The estimate of thermal conductivity was obtained by minimizing the objective function with a bound constrained limited-memory BFGS routine[5, 25]. The starting point for the optimization algorithm is drawn from a Gaussian random field and the bounds for the optimization is chosen to be within 5% of the maximum and the minimum values of the true solution in order to contrast the inversion results to the case where the high-fidelity model is used as the parameter-to-observable map.

Experiment 1

The true conductivity is constant on each sub-fin and the observations are averaged temperature per sub-fin. A dense feed forward neural network employed to learn the discrepancy model optimized using Adam

[13]. Exponential linear units were used as activation functions in each hidden layer[6]. A residual block consisting of two fully-connected layers with skip-connections[9]

followed by batch normalization


was used as the primary building blocks of the deep neural network. The hyper-parameters dictating the architecture of the network were determined by the aforementioned Gaussian optimization procedure to use the Adam optimizer with a learning rate of 3e-4 with scheduled cooling of 50% every 500 epochs, with a batch size of 400, comprising of three residual blocks with 50 neurons per dense layer, and activated by exponential linear units. The total number of trainable parameters amounted to 80,859. The trained network has an average validation error of 0.7% over simulated data generated from the high-fidelity model and the parameters were drawn from a Gaussian random field.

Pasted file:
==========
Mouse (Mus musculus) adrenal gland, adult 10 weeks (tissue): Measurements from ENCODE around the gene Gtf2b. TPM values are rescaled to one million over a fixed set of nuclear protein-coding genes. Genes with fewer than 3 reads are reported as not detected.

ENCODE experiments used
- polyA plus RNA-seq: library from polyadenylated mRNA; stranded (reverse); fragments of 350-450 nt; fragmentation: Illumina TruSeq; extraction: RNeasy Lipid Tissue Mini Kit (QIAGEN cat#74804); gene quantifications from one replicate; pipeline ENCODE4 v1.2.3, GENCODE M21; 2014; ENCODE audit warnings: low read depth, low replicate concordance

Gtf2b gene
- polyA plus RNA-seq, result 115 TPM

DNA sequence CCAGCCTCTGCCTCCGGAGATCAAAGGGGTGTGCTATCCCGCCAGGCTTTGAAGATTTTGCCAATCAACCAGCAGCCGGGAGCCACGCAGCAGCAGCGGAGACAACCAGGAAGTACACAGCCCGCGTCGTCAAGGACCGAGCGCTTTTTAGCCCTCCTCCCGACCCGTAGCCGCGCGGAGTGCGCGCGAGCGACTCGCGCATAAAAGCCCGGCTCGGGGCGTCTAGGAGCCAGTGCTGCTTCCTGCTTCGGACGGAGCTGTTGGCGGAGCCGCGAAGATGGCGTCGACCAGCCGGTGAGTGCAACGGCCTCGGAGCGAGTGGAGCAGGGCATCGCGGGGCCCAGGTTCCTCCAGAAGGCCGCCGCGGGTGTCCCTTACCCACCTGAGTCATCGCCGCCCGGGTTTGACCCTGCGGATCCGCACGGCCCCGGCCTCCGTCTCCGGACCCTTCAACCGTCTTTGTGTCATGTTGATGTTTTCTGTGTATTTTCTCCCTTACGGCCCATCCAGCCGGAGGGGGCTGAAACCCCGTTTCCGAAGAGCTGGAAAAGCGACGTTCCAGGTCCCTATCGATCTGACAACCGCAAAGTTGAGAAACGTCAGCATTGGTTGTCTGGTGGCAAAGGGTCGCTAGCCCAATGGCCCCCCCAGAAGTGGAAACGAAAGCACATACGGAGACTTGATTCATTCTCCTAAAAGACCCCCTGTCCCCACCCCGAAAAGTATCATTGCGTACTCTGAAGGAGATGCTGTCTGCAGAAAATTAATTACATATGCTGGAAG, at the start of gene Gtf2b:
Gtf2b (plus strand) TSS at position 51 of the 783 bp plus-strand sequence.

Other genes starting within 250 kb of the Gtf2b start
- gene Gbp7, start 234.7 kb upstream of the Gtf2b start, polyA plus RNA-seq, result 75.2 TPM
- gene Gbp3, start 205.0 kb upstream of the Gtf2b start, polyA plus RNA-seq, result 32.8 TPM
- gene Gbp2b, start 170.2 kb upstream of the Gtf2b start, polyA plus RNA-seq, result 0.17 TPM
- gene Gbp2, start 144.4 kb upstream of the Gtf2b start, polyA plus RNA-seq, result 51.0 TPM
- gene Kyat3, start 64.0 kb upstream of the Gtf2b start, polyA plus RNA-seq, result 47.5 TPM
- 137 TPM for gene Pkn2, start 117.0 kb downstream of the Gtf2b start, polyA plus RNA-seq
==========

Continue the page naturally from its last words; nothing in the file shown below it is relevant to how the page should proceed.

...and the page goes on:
Table 1 shows relative reconstruction errors of the thermal conductivity compared to the true value. The inversion method using the high-fidelity forward model is the most accurate as expected. The DL-enhanced ROM performs with similar accuracy and number of optimizer iterations while the projection-based ROM performs the worst. However, during each optimizer iteration, the high-fidelity model solves an system (with ) whereas the DL-enhanced ROM solves a much smaller (with ) system along with an efficient forward and backward pass through the DL discrepancy function with two orders of magnitude smaller number of parameters.

Method Relative Reconstruction Error L-BFGS-B Iterations
High-fidelity model () 0.1193% 468
Reduced-order model () 1.4576% 139
ROM + error correction () 0.4721% 434
Table 1: Relative reconstruction error solving the inverse problem where the true solution is piece-wise constant and the observations are average temperatures on each sub-fin
Figure 2: conductivity field reconstructed by solving the deterministic inverse problem compared to the true piece-wise constant conductivity

Experiment 2

The true conductivity for this experiment is drawn from a Gaussian random field and average temperatures of sub-fins are observed. The discrepancy function trained for the previous experiment was reused.

Table 2 shows relative reconstruction errors of the thermal conductivity compared to the true value. Due to the affine approximation of the ROM and the spatially varying nature of the true conductivity field, the relative reconstruction error is significantly larger than the inversion result with the high-fidelity forward model. The DL-enhanced ROM however is able to effectively correct the quantity of interest output leading to similar accuracy compared to the high-fidelity model in a parsimonious fashion.

Method Relative Reconstruction Error L-BFGS-B Iterations
High-fidelity model () 5.58% 609
Reduced-order model () 77.41% 150
ROM + error correction () 5.6676% 1049
Table 2: Relative reconstruction error solving the inverse problem where the true solution is a Gaussian random field and the observations are average temperatures on each sub-fin